No Link errors cause and buried cable suggestions...

IPCamGuy77

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I have a Hikvision DS7608 DVR with eight cameras. Two with indoor wire and six with non-gel buried cable that was supplied by my retailer. The longest underground cable run is about 300 feet. Besides short conduit sections entering and exiting the soil, I did not use conduit.

After a couple of months a first buried cable camera started getting No Link errors on hot days. Roughly 80 degrees. After cooling overnight, it would work the next day. I ran a temporary, regular above ground cable to test and the camera worked fine when it would normally fail with the underground cable. Eventually the underground cable camera was No Link failing all the time.

I bought an extender and installed it right behind the DVR and problem solved. Eventually over the span of a year or so, all of the underground cable cameras failed in the same way. I bought extenders for them, one by one, and problems solved. I have had no problems with the two indoor cable cameras.

I now have a buried camera cable that went from working to not working. Nothing unique about the conditions. My retailer tested, installed new clips and and tells me the wire has a break. I plan on running flexible conduit for the entirely new run with Cat 5e cable and two cable spares for potential problems with other nearby cameras. These lengths will all be about 150 feet.

I would like to know what might be the problem that caused me to get extenders?

For the new run I was going to buy the 1000 foot gel-filled reel from Home Depot Online. The only buried cable item they stock. They are currently out of stock. I just need to do this before winter and the ground freezes.

Menards and Lowes has Southwire products that are not gel filled. Any suggestions on cable brand or vendor?
Should I stick with gel filled? Thanks for any input.
 

c hris527

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Sounds like you bought crap cable the first time. 300' is pushing it for POE camera runs especially cat 5e. You might have bought CCA cable, Copper Clad Aluminum cables, they need to be solid copper, that might explain your gradual breakdown of signal one by one. That being said, Use 23 Gauge solid copper Gel Filled. I would not limit myself to buying at home Depot either, Amazon had lots of good cable and it talked about all the time here about who used what and when.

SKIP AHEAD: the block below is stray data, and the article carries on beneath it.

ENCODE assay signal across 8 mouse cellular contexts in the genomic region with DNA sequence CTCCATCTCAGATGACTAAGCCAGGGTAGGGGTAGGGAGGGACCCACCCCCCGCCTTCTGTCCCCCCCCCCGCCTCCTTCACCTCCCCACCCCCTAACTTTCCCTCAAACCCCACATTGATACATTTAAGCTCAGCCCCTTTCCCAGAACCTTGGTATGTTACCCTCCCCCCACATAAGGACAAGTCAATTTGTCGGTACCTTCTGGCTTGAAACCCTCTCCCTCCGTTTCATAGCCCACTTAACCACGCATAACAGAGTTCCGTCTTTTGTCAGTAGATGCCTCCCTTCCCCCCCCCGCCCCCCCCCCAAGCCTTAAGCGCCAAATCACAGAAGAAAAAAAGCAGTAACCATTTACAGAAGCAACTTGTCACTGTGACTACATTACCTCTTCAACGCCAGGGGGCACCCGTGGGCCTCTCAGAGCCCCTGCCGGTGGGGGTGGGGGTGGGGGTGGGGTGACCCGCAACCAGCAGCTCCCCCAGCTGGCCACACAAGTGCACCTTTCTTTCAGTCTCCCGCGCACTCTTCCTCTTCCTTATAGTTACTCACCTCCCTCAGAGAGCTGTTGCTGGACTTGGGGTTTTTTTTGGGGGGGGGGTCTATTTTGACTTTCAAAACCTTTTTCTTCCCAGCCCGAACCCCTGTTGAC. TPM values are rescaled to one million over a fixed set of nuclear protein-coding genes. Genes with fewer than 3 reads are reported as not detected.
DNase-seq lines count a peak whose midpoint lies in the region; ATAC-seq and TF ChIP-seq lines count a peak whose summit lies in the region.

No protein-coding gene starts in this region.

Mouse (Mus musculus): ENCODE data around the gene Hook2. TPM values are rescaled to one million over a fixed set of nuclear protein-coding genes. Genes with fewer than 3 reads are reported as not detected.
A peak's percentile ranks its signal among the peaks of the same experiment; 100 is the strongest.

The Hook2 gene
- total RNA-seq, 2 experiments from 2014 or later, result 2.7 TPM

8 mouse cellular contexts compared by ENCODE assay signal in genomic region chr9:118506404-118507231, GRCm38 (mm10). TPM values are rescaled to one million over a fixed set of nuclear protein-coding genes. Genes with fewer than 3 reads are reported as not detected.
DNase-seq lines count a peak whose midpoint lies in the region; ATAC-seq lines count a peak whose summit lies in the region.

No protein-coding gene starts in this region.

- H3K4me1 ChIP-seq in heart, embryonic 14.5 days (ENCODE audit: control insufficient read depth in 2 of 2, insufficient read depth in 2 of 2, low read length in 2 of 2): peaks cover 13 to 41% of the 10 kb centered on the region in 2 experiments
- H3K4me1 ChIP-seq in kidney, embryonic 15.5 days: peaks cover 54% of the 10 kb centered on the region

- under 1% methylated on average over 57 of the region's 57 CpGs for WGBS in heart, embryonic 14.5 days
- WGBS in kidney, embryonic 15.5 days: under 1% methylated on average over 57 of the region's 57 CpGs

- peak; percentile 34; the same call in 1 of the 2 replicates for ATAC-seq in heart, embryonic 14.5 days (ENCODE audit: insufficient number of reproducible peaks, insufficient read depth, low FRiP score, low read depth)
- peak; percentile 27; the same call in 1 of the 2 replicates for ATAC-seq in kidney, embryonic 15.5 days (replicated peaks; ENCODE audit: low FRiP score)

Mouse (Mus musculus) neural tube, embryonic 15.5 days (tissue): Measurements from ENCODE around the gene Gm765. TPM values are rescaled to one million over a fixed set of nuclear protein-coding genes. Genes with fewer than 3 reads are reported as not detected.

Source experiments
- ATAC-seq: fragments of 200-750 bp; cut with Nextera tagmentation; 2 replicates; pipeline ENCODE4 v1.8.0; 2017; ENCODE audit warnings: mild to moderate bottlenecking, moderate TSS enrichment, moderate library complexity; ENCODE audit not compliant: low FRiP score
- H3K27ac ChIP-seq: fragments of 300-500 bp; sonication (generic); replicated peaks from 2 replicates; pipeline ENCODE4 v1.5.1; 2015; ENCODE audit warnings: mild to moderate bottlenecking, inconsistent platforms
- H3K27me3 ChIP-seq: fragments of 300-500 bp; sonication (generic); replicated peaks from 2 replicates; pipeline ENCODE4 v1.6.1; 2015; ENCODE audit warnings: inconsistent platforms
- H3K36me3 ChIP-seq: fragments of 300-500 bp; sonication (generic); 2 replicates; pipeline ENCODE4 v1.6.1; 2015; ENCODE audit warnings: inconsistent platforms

Read the cliff notes
 
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Rakin

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You will have the same issue in conduit unless you use gel filled direct bury cable. The problem is moisture and dc voltage. And conduit will sweat and become a water line. I see it all the time working telco. People and vendors will wire unattached buildings with good cat cable and think just because it’s in conduit it safe from the elements. Well it’s not. Outdoors poses more issues from moisture, temp extremes, UV, insects and so on. If you are using standard cable you would be better off just laying it on the ground and covering with sand.


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TonyR

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You will have the same issue in conduit unless you use gel filled direct bury cable. The problem is moisture and dc voltage. And conduit will sweat and become a water line. I see it all the time working telco. People and vendors will wire unattached buildings with good cat cable and think just because it’s in conduit it safe from the elements. Well it’s not. Outdoors poses more issues from moisture, temp extremes, UV, insects and so on. If you are using standard cable you would be better off just laying it on the ground and covering with sand.
+1^^ and so very true.

Water usually gets into perfectly sealed underground conduit by way of not-so-airtight, above-ground boxes and stub-ups, run just high enough to protect cable from weed-eaters: the sun heats the ground, the ground heats the air in the conduit, expanding it and pushing air out, the sun goes down, the ground cools which cools the air in the conduit and it contracts therefore drawing in the outside and moisture-laden air (it's after sundown) via those above-ground boxes and stub-ups, that air cools down inside the conduit, causing the moisture in it to condense and it travels to the lowest point(s) in the conduit run where it collects. Over time this cycle repeats many, many times and you end up with water in the conduit.

For this reason I have always used outdoor-rated, flooded-burial or direct-burial conductors in underground conduit. Water WILL get into underground conduit....just a fact of life.
 
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